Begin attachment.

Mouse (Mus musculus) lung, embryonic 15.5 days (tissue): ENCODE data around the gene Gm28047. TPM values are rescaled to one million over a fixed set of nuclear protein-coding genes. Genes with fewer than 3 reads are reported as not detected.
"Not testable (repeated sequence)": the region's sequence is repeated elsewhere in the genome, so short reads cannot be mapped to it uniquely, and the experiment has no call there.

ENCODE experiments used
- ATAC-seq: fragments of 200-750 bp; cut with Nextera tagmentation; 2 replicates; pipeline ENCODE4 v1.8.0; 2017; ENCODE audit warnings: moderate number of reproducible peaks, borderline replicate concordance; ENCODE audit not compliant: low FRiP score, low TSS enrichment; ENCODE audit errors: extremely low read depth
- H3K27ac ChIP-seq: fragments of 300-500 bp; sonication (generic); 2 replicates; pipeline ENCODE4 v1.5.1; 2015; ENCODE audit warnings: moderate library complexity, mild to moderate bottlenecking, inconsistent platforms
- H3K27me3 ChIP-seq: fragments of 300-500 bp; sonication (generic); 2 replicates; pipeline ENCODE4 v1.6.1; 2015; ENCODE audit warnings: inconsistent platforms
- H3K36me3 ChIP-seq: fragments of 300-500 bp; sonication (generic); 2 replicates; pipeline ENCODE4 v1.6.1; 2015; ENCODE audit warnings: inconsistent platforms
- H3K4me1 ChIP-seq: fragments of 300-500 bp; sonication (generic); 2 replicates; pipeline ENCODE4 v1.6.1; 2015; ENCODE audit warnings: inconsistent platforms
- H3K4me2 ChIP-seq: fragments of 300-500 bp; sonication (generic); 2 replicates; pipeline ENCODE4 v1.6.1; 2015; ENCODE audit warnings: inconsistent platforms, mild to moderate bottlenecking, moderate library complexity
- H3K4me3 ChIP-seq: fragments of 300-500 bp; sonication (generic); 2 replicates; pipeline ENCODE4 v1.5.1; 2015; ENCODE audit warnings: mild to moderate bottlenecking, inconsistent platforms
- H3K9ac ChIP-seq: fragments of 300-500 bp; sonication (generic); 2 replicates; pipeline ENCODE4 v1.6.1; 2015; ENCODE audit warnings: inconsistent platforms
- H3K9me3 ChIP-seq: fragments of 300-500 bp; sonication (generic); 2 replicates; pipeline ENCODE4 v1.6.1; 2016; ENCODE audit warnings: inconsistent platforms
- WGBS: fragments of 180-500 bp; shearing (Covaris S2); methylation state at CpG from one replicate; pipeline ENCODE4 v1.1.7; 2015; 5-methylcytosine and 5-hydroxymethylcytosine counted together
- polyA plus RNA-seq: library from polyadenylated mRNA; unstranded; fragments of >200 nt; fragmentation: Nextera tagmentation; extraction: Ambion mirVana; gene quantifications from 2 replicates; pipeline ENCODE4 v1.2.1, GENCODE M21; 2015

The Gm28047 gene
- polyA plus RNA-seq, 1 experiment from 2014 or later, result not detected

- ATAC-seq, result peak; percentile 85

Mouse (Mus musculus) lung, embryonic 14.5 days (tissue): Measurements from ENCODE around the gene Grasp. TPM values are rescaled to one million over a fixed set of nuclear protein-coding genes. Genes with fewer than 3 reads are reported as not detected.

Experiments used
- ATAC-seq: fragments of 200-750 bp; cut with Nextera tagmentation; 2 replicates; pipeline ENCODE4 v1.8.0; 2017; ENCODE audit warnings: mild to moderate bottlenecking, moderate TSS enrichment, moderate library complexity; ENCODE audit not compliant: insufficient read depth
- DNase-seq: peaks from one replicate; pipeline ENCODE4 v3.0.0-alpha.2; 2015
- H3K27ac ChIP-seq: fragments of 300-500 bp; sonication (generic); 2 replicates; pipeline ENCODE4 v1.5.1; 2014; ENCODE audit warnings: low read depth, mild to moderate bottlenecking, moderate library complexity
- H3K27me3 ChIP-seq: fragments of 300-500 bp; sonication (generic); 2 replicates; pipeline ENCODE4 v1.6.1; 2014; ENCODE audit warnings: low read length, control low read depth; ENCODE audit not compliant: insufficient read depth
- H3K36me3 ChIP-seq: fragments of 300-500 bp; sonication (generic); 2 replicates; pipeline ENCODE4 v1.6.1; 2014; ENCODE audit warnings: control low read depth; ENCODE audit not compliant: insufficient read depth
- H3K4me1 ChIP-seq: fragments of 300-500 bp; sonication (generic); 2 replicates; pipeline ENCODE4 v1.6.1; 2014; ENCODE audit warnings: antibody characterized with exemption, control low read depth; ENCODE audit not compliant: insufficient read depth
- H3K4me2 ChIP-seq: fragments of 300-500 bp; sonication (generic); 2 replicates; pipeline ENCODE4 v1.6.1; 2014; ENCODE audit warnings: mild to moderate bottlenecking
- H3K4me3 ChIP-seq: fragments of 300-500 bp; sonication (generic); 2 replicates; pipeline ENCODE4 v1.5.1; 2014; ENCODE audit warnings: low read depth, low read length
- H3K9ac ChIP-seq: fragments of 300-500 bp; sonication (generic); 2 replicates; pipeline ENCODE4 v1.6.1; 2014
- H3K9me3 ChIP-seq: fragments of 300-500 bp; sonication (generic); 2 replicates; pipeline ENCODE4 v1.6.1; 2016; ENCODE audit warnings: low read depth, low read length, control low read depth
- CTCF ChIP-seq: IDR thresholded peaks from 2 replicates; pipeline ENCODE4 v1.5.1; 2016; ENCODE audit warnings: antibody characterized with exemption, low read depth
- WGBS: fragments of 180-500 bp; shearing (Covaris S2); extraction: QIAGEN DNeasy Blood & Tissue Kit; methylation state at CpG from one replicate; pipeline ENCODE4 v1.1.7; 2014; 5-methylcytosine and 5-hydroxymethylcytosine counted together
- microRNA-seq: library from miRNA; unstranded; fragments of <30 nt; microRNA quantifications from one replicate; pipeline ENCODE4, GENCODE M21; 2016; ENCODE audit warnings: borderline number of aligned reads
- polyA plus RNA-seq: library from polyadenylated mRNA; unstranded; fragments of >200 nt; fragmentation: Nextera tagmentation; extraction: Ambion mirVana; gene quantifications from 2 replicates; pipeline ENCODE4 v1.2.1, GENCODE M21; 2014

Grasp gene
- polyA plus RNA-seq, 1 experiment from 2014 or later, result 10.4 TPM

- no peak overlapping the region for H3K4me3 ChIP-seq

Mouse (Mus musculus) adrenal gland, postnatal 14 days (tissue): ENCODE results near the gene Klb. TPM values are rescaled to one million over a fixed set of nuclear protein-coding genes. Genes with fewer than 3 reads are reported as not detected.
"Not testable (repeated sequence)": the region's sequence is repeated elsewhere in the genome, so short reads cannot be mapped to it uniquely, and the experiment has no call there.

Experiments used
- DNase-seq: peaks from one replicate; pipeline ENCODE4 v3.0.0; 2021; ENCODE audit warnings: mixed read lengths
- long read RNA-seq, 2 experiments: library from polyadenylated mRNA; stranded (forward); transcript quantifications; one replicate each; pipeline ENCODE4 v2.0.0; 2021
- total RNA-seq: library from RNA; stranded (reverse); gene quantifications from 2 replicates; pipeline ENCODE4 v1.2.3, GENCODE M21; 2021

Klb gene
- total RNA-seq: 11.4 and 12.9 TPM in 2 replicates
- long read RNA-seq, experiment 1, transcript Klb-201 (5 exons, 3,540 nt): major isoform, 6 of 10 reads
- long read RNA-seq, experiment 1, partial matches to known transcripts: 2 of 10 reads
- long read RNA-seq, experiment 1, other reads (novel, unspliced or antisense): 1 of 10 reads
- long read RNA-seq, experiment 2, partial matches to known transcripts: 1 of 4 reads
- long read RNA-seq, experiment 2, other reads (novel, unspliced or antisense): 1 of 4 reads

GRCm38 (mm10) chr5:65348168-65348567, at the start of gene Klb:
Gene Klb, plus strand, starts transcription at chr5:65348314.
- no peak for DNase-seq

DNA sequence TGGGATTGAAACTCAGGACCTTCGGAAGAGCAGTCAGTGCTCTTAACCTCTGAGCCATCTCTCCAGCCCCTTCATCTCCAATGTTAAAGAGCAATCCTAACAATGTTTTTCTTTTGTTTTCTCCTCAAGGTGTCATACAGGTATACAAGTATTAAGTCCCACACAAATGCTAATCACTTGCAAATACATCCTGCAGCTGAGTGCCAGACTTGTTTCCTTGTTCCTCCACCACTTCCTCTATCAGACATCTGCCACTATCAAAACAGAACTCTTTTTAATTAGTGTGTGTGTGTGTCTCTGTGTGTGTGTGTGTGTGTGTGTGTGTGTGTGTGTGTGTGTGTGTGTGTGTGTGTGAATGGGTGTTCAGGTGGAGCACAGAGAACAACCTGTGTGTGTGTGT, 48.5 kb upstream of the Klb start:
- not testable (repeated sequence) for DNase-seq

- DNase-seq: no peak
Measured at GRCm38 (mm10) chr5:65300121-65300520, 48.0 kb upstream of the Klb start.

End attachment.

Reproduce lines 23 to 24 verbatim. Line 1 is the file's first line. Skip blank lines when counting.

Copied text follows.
- H3K27me3 ChIP-seq: fragments of 300-500 bp; sonication (generic); 2 replicates; pipeline ENCODE4 v1.6.1; 2014; ENCODE audit warnings: low read length, control low read depth; ENCODE audit not compliant: insufficient read depth
- H3K36me3 ChIP-seq: fragments of 300-500 bp; sonication (generic); 2 replicates; pipeline ENCODE4 v1.6.1; 2014; ENCODE audit warnings: control low read depth; ENCODE audit not compliant: insufficient read depth